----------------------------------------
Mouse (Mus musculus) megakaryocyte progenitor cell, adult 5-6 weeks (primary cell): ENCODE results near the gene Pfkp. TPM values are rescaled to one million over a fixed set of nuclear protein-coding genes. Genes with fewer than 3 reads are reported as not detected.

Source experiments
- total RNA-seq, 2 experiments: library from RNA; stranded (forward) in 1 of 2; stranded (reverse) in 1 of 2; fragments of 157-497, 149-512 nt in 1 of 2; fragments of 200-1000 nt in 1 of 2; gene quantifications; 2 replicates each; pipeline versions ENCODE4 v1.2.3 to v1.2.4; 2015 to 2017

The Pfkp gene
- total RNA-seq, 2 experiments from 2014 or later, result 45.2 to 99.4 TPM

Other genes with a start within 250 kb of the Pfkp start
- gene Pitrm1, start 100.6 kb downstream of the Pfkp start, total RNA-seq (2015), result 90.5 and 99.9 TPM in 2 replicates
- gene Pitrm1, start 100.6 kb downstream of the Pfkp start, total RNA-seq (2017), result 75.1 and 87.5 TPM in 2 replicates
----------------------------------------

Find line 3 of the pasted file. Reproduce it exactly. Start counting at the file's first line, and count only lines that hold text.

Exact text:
- total RNA-seq, 2 experiments: library from RNA; stranded (forward) in 1 of 2; stranded (reverse) in 1 of 2; fragments of 157-497, 149-512 nt in 1 of 2; fragments of 200-1000 nt in 1 of 2; gene quantifications; 2 replicates each; pipeline versions ENCODE4 v1.2.3 to v1.2.4; 2015 to 2017